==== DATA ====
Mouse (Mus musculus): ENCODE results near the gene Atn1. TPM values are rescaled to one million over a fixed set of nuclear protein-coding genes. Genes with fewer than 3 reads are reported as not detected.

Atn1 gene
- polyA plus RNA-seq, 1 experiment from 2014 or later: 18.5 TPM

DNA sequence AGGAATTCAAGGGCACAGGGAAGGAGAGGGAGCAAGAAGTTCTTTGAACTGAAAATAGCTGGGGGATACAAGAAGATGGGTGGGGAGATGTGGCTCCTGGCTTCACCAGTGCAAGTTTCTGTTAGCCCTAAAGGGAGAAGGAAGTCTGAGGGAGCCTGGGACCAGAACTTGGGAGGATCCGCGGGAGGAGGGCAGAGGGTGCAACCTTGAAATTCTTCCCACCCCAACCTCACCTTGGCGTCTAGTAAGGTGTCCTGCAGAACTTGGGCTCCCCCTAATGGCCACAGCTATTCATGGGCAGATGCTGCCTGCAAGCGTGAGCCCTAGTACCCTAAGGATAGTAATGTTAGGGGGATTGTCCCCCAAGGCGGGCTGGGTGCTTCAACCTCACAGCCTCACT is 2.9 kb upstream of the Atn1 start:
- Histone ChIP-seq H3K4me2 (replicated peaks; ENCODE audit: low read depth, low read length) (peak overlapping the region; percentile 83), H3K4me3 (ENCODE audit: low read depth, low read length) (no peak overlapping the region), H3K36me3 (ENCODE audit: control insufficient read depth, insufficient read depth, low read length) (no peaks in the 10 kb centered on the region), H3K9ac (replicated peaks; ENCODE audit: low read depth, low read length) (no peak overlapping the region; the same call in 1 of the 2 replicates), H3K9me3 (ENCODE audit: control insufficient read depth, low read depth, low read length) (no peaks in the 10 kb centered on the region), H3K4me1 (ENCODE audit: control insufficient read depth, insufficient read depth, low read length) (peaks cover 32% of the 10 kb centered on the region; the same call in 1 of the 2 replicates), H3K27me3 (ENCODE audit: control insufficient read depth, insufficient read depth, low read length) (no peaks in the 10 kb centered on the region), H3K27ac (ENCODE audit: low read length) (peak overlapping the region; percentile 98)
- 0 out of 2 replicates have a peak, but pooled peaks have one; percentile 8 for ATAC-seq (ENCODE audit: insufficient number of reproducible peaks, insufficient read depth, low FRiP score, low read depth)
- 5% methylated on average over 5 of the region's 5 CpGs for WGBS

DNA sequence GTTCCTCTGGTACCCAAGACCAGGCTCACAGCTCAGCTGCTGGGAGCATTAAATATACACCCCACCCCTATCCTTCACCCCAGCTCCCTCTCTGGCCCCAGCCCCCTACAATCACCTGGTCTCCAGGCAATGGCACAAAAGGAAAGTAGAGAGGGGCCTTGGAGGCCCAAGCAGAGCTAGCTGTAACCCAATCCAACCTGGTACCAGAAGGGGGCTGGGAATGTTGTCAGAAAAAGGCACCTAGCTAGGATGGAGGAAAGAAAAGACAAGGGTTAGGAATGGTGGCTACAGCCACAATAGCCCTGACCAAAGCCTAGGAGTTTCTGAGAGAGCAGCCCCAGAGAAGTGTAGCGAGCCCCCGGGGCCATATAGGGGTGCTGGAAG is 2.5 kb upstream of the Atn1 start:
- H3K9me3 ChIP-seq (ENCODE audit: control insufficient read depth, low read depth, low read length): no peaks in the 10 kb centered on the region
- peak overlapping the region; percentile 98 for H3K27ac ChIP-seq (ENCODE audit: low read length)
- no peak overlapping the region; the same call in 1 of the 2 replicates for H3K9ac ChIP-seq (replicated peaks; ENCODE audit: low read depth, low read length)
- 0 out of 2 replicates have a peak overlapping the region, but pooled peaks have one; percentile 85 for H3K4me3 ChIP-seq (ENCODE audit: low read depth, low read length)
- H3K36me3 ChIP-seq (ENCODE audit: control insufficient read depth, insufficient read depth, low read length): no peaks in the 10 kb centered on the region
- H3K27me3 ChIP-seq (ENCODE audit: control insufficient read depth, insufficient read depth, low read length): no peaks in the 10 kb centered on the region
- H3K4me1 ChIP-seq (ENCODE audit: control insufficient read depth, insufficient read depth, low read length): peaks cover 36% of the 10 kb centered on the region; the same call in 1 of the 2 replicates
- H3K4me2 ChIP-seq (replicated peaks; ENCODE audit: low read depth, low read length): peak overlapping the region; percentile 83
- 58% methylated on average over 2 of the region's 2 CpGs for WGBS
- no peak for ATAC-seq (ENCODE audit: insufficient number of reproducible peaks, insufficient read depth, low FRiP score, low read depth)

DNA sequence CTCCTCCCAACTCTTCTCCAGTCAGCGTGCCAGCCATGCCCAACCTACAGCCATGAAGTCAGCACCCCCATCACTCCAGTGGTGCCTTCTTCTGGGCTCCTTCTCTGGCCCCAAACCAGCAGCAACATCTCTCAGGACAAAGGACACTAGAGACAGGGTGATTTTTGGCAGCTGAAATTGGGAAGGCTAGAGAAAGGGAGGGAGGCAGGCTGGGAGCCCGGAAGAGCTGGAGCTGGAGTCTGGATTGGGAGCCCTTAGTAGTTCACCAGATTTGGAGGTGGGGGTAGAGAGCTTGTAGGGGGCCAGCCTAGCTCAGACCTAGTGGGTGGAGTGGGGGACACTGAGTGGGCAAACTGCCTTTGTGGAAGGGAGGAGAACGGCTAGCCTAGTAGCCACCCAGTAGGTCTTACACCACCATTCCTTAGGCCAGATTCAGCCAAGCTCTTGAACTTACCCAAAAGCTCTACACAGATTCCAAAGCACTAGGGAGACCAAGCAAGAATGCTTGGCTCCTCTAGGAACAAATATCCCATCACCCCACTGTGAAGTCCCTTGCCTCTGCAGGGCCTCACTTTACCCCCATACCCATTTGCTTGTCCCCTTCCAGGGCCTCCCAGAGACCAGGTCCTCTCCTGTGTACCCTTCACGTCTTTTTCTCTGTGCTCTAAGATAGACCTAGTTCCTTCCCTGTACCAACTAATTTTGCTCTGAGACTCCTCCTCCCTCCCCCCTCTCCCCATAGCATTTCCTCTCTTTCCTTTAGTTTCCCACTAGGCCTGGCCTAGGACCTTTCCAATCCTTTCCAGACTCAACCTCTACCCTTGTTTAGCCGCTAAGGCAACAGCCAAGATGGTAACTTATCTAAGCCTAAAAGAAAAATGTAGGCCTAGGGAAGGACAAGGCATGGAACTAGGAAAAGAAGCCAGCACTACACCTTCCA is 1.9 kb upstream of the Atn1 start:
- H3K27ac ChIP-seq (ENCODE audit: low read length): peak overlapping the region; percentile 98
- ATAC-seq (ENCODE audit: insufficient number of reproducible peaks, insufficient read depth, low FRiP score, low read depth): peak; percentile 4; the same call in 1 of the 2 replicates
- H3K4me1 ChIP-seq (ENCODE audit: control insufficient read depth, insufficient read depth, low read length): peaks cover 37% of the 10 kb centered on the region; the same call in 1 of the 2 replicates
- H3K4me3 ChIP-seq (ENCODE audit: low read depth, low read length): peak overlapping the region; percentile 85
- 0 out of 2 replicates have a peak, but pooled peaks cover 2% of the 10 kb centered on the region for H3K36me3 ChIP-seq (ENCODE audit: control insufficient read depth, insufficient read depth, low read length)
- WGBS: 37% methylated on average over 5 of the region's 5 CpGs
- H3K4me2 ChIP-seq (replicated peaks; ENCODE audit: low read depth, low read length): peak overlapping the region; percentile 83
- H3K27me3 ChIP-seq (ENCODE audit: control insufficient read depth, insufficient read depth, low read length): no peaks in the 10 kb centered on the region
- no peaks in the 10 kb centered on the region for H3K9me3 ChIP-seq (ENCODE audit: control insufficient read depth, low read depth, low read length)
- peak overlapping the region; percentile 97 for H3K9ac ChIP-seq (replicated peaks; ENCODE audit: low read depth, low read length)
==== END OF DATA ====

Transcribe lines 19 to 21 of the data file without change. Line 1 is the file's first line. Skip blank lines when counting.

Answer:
DNA sequence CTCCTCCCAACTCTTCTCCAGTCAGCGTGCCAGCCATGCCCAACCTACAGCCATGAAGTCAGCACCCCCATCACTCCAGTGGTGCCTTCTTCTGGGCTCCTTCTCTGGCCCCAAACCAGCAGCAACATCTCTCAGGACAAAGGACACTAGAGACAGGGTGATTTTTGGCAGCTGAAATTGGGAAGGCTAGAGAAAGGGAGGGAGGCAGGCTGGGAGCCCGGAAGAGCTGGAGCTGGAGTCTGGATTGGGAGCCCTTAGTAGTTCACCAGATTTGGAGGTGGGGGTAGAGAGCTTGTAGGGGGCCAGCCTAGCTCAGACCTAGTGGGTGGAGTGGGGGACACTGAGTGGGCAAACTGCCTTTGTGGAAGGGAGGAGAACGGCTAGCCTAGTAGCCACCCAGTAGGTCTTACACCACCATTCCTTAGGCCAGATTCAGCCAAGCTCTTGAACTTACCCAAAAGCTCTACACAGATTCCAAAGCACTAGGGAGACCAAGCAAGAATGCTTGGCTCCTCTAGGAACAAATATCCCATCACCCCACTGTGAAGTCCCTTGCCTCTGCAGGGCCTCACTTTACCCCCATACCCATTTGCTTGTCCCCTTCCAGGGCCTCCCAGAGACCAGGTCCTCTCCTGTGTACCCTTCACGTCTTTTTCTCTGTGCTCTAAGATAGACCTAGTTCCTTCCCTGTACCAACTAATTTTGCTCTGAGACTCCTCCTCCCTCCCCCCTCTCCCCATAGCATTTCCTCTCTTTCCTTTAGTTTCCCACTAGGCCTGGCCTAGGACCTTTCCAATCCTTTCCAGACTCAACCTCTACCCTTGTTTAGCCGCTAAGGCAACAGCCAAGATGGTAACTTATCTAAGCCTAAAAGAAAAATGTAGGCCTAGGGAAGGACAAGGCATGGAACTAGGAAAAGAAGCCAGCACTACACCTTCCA is 1.9 kb upstream of the Atn1 start:
- H3K27ac ChIP-seq (ENCODE audit: low read length): peak overlapping the region; percentile 98
- ATAC-seq (ENCODE audit: insufficient number of reproducible peaks, insufficient read depth, low FRiP score, low read depth): peak; percentile 4; the same call in 1 of the 2 replicates